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Protect yourself from Scam and Fraud

Some signs that an email or phone call might be a scam:

  • Badly worded or formatted
  • Spelling mistakes and spaces or strange characters used
  • Fake ‘from’ email address. Inspire Net always uses .net.nz
  • Fake website address it references

Confirming and reporting a scam:

If you believe you have received a suspicious email, make sure you have contacted the Police first and foremost. You should probably use their new 105 number.
Police website - https://www.police.govt.nz/advice/cybercrime-and-internet

Do not reply to the email or click on any links in the email as they may take you to a fake website. If you believe you have submitted any personal or credit card data, please contact your bank immediately. If there is any reference to your password, change immediately.


Latest scams

There are always new scams, so it’s very difficult to have them all listed and up-to-date, however you can visit the https://www.cert.govt.nz website to view the latest alerts they’re aware of. They highlight current cyber security threats in New Zealand and you can report any issues online too.

Phishing is a type of email scam, which seems to be happening more and more. It’s where the sender pretends to be a trustworthy organisation — like a bank, government agency or your local internet provider! — in an attempt to get you to provide them with personal information, like your internet banking login details.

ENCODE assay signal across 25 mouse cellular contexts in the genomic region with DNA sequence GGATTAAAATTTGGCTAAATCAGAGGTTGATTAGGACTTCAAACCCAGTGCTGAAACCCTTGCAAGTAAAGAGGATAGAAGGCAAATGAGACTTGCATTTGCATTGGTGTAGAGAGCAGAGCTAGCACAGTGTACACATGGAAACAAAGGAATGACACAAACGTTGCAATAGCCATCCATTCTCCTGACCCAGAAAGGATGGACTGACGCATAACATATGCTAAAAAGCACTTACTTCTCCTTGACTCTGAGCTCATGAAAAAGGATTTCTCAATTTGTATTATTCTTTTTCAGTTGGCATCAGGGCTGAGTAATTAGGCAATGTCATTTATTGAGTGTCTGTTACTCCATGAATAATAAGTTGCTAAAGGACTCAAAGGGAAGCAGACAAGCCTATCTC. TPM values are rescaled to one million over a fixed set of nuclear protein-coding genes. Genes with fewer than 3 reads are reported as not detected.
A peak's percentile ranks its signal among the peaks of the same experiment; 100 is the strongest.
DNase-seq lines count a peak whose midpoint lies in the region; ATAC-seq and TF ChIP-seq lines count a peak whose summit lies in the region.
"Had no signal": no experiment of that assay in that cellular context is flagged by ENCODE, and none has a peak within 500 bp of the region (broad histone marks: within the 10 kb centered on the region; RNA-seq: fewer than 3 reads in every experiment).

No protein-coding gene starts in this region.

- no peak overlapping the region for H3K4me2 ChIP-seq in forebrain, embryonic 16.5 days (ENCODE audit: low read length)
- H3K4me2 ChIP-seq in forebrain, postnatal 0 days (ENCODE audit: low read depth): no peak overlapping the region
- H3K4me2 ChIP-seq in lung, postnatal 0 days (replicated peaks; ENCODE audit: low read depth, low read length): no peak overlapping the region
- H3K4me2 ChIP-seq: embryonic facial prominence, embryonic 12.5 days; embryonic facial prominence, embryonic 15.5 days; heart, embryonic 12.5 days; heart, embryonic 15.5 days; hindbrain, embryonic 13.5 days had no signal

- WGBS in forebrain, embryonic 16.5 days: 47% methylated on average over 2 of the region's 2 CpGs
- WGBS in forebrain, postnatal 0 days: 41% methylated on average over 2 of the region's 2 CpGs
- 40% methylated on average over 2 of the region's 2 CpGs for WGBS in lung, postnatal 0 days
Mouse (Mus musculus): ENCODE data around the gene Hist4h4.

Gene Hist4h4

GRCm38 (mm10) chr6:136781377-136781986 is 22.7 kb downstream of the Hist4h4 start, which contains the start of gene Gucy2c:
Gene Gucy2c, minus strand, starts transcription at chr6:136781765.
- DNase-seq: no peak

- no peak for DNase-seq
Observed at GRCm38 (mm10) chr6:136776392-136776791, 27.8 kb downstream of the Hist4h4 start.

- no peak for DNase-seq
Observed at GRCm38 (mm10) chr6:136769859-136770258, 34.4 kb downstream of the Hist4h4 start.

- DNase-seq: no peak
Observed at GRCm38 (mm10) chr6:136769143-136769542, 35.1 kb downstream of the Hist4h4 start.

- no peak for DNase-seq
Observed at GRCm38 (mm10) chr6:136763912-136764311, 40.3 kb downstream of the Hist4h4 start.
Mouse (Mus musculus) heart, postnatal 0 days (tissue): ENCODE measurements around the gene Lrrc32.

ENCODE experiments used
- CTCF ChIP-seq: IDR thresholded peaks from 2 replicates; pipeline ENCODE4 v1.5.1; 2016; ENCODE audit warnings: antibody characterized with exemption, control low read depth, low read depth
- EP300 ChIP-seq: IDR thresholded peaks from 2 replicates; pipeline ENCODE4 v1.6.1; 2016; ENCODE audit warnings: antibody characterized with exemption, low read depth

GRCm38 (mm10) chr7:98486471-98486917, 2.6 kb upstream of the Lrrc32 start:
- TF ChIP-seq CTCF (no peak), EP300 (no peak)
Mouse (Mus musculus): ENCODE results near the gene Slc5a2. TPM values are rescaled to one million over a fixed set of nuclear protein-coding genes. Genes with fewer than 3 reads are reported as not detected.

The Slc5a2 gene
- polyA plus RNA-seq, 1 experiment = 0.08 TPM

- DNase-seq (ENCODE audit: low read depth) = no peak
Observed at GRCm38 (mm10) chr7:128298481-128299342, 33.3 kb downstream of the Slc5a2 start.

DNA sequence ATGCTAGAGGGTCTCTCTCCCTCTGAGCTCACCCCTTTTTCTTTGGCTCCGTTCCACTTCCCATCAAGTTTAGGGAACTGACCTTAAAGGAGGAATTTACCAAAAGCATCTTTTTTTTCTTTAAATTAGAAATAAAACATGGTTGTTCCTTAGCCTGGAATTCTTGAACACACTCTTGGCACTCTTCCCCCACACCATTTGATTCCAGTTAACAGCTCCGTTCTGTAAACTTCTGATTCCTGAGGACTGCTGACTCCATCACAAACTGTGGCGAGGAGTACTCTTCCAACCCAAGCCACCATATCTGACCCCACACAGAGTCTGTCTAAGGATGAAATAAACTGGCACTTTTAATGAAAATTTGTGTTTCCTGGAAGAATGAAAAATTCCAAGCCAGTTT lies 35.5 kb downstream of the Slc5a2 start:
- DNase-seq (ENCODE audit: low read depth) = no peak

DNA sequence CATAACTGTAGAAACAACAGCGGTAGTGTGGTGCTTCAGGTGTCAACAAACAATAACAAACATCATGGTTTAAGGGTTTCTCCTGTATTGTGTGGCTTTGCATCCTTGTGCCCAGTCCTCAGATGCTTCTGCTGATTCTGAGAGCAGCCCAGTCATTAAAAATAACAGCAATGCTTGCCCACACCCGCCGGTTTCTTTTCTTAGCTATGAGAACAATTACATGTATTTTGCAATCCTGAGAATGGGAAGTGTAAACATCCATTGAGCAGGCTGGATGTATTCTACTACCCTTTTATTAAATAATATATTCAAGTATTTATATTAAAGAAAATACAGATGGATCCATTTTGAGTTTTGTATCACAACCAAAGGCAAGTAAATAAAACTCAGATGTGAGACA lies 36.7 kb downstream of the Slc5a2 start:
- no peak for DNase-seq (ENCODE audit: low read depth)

While some scammers will simply ask their target directly for money, others will be more subtle about what they want. They can trick you into parting with personal or business details that they can use to get access to your finances, buy goods or services, or access your network systems.

There’s a number of ways you can protect yourself against scams and fraud:

  • Don’t give out too much personal information online, whether on social media or by email.
  • Put privacy settings on your social media accounts and don’t add too many personal details to your profile.
  • If a friend asks you for money on social media, call or email them to confirm their request is legitimate — don’t pay without checking first.
  • Turn on multifactor authentication for your online accounts.
  • Choose unique passwords for your online accounts — don’t use the same password for every account you have. Consider using a password manager like KeePass to manage them.
  • Don’t click on web links sent by someone you don’t know, or that seem out of character for someone you do know. If you’re not sure about something, contact the person you think might have sent it to check first.
  • Don’t pay invoices for any goods or services that you didn’t ask for or receive. Be wary if a company you often deal with changes their account payment details unexpectedly. If you’re unsure about an invoice, call the business directly to check the details before you pay.
  • Always check your bank statements.
  • Get a regular credit report to check that no accounts have been opened in your name without your knowledge.
  • Try to remember that if something seems to be too good to be true, it probably is.


If you’re affected by a scam or fraud:

Here’s what to do if you’ve been targeted by a scam or fraud online.

If you gave out some personal or financial details:

  • Contact the service provider for your online accounts — like your bank or Inspire if we’re your email provider. Let them know what’s happened and ask what they can do to help.
  • Change the passwords for any online accounts you think might be at risk